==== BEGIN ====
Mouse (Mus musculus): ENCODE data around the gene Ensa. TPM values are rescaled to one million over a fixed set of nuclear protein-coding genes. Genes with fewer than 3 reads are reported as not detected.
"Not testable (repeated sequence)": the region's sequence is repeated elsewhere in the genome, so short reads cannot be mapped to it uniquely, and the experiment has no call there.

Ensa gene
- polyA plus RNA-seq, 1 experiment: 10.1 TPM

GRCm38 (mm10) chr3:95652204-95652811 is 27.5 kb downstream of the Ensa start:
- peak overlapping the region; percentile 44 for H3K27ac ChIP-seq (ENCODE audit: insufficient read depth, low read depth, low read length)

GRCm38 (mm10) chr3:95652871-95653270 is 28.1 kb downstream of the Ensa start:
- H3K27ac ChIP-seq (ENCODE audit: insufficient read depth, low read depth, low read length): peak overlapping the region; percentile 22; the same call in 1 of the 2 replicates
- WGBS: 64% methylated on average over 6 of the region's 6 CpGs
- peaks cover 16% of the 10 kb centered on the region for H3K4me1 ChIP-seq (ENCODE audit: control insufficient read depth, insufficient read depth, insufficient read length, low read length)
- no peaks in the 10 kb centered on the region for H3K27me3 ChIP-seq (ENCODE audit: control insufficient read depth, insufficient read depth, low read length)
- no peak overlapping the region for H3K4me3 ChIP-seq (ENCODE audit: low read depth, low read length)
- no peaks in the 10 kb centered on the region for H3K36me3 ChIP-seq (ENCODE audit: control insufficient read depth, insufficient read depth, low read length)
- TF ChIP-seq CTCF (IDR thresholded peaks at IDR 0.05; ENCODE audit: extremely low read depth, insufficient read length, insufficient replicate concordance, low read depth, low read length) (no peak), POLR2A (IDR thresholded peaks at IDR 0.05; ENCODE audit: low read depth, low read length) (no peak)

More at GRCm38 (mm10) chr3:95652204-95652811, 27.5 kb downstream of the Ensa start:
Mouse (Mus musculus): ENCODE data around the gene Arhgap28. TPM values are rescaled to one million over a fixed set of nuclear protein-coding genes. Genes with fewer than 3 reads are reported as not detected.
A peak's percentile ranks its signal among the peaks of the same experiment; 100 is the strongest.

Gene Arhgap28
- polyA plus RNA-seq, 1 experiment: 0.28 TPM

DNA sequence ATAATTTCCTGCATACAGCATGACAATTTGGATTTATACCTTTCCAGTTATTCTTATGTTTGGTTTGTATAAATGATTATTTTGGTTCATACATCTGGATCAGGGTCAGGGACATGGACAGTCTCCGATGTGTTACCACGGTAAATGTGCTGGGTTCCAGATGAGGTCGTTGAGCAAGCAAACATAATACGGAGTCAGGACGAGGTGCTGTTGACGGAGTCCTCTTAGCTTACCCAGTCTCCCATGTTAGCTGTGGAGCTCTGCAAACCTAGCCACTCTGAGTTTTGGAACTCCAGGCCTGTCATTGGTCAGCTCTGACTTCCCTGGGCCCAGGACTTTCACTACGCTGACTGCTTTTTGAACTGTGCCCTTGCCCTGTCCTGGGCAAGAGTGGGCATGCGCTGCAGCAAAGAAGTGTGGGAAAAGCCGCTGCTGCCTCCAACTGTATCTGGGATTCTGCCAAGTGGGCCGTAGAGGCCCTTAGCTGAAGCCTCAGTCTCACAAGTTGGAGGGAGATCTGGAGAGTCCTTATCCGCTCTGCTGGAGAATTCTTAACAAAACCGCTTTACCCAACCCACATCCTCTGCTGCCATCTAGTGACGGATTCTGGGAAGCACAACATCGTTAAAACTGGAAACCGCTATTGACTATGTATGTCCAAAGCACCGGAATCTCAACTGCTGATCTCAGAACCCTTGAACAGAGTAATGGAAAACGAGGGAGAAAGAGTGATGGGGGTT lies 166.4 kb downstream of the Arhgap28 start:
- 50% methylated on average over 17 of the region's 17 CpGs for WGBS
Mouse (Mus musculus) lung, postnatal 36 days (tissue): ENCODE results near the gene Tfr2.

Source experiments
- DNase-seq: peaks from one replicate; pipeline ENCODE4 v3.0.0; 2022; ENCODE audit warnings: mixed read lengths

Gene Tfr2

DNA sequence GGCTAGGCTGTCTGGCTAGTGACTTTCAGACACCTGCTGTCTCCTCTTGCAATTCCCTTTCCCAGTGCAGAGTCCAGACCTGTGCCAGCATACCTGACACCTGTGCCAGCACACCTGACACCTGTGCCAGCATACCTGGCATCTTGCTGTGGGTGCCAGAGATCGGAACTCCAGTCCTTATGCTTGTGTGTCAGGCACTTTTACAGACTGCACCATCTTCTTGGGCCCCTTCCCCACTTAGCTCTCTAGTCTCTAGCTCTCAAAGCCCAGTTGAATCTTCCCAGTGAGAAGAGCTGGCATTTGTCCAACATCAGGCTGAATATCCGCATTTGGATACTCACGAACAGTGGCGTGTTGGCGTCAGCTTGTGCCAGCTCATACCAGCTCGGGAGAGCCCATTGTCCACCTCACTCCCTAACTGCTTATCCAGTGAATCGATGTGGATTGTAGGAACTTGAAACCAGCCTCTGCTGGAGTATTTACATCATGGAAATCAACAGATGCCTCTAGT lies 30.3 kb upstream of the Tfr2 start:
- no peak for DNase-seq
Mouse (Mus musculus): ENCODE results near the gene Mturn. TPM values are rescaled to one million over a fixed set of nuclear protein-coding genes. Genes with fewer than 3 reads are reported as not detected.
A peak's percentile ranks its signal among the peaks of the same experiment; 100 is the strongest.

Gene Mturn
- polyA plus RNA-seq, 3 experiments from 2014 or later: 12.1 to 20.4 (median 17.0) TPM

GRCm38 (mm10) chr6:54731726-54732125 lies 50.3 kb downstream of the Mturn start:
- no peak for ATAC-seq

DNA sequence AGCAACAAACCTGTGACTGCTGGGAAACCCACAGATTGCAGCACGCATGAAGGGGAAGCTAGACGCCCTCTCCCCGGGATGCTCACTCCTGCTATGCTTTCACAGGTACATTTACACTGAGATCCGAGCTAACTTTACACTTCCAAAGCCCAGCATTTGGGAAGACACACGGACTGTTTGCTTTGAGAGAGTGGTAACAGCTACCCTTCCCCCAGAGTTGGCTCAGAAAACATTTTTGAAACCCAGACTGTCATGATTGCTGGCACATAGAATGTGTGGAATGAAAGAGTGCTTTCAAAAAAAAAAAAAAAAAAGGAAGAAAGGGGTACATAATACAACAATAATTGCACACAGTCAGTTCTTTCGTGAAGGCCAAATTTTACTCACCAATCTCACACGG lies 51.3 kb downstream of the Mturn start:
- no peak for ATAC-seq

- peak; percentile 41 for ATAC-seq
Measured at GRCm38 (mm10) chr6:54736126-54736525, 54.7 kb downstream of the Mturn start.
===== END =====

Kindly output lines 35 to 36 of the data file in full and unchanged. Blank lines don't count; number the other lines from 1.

- no peak for ATAC-seq

- peak; percentile 41 for ATAC-seq